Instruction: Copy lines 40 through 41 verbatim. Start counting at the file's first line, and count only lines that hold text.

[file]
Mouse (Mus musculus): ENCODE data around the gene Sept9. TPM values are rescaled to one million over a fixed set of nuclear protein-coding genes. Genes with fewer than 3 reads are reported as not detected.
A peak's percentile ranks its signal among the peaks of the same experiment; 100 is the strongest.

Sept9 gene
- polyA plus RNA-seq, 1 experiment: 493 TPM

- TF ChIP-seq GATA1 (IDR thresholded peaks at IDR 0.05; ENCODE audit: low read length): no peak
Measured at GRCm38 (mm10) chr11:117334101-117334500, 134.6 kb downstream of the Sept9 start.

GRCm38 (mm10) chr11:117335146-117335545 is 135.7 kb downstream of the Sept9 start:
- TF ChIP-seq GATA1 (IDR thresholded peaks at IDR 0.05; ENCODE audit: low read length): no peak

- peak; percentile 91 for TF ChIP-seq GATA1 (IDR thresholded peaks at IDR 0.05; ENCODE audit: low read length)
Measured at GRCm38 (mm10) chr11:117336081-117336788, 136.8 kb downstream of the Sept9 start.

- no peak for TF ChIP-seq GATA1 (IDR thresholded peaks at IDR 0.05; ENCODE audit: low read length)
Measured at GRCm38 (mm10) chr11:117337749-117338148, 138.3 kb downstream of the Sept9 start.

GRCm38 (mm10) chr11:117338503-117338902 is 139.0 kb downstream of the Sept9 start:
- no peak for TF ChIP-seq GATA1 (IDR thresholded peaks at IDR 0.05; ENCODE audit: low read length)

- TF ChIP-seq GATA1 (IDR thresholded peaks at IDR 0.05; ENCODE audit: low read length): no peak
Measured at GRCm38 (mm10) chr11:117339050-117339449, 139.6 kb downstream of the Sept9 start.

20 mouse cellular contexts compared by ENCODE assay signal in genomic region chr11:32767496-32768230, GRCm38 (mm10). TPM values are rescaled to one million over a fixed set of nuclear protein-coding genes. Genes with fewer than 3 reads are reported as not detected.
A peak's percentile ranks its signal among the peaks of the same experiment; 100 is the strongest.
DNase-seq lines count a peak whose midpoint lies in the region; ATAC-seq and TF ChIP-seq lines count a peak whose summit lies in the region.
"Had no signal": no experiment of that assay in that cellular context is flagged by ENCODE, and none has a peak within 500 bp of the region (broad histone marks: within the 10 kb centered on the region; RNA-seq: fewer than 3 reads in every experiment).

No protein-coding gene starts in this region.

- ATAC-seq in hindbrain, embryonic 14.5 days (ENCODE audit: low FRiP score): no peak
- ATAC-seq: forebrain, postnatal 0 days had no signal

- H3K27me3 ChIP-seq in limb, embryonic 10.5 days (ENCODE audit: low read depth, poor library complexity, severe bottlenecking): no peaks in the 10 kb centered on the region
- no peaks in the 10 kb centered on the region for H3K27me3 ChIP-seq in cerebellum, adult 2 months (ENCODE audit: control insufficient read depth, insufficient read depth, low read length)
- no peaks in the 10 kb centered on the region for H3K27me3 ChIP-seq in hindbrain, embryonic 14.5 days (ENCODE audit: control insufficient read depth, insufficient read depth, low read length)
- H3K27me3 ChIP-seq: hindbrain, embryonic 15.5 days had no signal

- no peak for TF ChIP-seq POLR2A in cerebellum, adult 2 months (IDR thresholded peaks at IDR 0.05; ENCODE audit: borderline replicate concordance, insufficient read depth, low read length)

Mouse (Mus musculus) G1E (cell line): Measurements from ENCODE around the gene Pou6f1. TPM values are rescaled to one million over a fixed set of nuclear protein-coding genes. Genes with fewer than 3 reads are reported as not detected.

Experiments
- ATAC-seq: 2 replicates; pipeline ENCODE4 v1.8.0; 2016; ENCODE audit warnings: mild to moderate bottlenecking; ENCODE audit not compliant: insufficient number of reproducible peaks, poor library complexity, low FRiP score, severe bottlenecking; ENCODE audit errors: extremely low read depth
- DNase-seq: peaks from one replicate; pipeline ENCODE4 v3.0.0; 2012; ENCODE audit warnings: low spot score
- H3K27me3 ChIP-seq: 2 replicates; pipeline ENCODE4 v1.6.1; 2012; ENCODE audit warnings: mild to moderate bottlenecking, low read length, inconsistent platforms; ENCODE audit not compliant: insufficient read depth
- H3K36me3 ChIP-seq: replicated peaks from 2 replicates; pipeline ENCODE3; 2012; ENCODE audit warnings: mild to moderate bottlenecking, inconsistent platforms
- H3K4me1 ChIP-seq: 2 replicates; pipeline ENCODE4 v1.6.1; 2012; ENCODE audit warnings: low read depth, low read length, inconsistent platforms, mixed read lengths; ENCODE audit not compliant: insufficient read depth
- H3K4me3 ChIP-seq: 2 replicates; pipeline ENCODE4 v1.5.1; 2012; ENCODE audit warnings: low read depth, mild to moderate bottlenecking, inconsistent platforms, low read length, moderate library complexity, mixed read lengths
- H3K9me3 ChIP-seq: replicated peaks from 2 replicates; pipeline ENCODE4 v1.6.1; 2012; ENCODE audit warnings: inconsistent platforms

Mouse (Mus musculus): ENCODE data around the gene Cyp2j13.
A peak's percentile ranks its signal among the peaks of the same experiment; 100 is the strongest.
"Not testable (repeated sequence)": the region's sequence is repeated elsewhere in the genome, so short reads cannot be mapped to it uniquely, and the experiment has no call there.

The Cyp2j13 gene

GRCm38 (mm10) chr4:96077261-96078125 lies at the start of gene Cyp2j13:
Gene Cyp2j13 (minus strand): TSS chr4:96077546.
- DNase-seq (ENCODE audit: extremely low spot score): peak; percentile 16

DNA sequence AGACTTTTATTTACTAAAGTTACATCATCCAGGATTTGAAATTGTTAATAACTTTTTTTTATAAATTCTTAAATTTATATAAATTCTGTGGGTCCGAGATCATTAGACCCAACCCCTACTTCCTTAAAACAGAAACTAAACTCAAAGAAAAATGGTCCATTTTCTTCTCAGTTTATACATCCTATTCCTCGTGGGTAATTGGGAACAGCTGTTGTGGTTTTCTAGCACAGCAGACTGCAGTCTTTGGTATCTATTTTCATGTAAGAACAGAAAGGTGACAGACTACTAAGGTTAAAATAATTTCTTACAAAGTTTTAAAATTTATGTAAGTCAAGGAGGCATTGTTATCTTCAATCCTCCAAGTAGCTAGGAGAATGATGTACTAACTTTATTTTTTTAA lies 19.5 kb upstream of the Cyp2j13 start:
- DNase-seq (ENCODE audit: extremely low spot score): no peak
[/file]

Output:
"Not testable (repeated sequence)": the region's sequence is repeated elsewhere in the genome, so short reads cannot be mapped to it uniquely, and the experiment has no call there.

The Cyp2j13 gene